The Albacore was a single engined biplane torpedo bomber that would serve with the Fleet Air Arm. Used in a number of different theatres of war the Fairey Albacore would be in action during the
summer of 1940 and on D-Day during June 1944 before its retirement from frontline service in January 1945.
On the 8th September 1936 the Air Ministry released Specification M.7/36 with this new aircraft expected to replace the Fairey Swordfish.
After evaluating a number of designs eventually on the 11th February 1937 Fairey were given the green light to finesse their design to meet a different specification, S.41/36. The result was the
Albacore which was ordered into production before a prototype had even flown when an order for 100 aircraft was placed on the 6th May 1937.
On the 12th December 1938 taking off from Fairey's Great West Aerodrome, and with Flight Lieutenant Dixon at the controls, the first prototype flew. The Albacore would house a crew of three, pilot,
observer and air gunner and as the type would be operating aboard aircraft carriers it featured folding wings, back along the fuselage, and an arrestor hook. The aircraft would also be tested with
floats during March 1940 by the Marine Aircraft Experimental Establishment but no further development took place.
The Aeroplane and Armament Experimental Establishment would test the Fairey Albacore and found a number of problems with the aircraft including heavy elevators and ailerons and conditions in the
cockpit, the Albacore had an enclosed cockpit, were said to be uncomfortable in the front during summer and cold and draughty in the rear. On the plus the Albacore was steady in the dive whilst
carrying a torpedo and had a smooth recovery from the dive. This was followed on the 23rd and 24th May 1939 with deck landing trials on HMS Ark Royal (91).
The Albacore Mk I would originally be powered by the 1,060-hp Bristol Taurus II engine before being replaced by the 1,130-hp Taurus XII engine. This gave the aircraft a top speed of 161 mph,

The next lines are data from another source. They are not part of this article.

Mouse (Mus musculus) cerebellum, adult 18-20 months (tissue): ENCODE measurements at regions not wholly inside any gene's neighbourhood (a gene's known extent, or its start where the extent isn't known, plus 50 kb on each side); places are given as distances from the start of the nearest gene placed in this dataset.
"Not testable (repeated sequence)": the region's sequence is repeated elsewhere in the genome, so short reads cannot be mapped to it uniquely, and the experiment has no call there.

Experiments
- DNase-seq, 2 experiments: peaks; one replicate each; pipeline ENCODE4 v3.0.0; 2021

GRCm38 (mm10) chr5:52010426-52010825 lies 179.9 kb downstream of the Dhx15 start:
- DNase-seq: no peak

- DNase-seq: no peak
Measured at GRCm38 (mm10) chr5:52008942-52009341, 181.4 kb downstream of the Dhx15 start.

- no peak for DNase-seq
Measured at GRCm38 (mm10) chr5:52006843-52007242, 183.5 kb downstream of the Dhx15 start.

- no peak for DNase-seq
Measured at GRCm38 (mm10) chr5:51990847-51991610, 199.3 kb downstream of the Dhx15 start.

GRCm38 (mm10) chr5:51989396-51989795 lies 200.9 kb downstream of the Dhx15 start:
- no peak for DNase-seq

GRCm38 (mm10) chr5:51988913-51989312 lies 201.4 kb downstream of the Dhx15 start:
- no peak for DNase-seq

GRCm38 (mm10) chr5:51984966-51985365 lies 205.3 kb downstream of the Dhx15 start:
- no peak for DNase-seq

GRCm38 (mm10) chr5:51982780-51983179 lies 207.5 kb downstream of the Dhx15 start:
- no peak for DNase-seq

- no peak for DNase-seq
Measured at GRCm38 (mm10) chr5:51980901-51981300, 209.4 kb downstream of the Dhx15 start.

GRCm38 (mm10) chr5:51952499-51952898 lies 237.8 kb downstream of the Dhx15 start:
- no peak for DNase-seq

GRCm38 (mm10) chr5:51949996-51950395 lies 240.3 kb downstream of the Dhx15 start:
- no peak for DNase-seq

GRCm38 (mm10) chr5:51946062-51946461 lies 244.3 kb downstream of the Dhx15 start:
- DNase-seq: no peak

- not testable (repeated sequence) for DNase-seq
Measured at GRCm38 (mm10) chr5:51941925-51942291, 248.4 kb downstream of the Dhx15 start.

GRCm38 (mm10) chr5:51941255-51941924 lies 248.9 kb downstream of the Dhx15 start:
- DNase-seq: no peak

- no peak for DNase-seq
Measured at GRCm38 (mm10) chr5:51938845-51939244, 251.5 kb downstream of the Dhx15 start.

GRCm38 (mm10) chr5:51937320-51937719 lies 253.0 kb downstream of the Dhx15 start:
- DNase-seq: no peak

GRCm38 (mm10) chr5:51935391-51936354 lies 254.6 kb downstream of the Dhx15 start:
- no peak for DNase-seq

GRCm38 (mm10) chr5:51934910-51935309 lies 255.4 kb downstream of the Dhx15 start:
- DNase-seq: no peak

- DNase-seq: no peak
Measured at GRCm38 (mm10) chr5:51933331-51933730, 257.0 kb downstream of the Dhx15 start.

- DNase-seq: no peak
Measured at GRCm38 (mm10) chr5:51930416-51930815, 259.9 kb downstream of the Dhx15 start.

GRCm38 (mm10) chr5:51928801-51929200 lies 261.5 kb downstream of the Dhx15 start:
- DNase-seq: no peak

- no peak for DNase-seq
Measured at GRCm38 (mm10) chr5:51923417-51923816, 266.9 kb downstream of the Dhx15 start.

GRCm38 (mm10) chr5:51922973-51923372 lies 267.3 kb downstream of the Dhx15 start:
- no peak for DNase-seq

range of 930 miles with a service ceiling of 20,700 ft. Armament was either two or three 0.303-in machine-guns, one forward firing and one or two rear firing. Bomb load was either 2,000lb bombs or torpedoes.
The Fairey Albacore would enter service when on the 15th March 1940 No. 826 Naval Air Squadron, based at RNAS Ford, was formed and equipped with twelve examples. It would be the same squadron who
performed the Albacore's first operational sortie when they attacked road and rail
targets at Westende, Belgium and E-boats off the coast of Zeebrugge, Belgium on the 31st May 1940. No. 829 Naval Air Squadron was formed the following month on the 15th June 1940 and No. 828 Naval
Air Squadron, RNAS Lee-on-Solent became the third Albacore squadron in September 1940 and from the 26th November 1940 Nos. 826 and 829 Naval Air Squadron would be stationed aboard HMS Formidable (67).
At the peak of its service the Fairey Albacore equipped fifteen squadrons serving with the Fleet Air Arm during 1942 operating from the Arctic Circle, Western Desert, Mediterranean and
Indian Ocean. Operating in a number of different roles including anti-submarine patrol. The Royal Air Force would also use the type firstly with No. 36 Squadron based at Java during December 1941.
No. 415 Squadron, Royal Canadian Air Force, operating from RAF Manston, used the aircraft during Operation Overlord, commonly known as D-Day, on the 6th June 1944 for operations in the
English Channel, including laying smoke screens.
With newer aircraft now available all Fleet Air Arm squadrons except two would have their Albacores replaced by the Fairey Barracuda
with the Grumman Avenger equipping one squadron. The other squadron was No. 119 Squadron who relinquished their last Fairey Albacores in frontline Fleet Air Arm service on the 23rd January
1945 for, the aircraft it was meant to replace, the Fairey Swordfish.
In production for four years 803 Fairey Albacores were produced.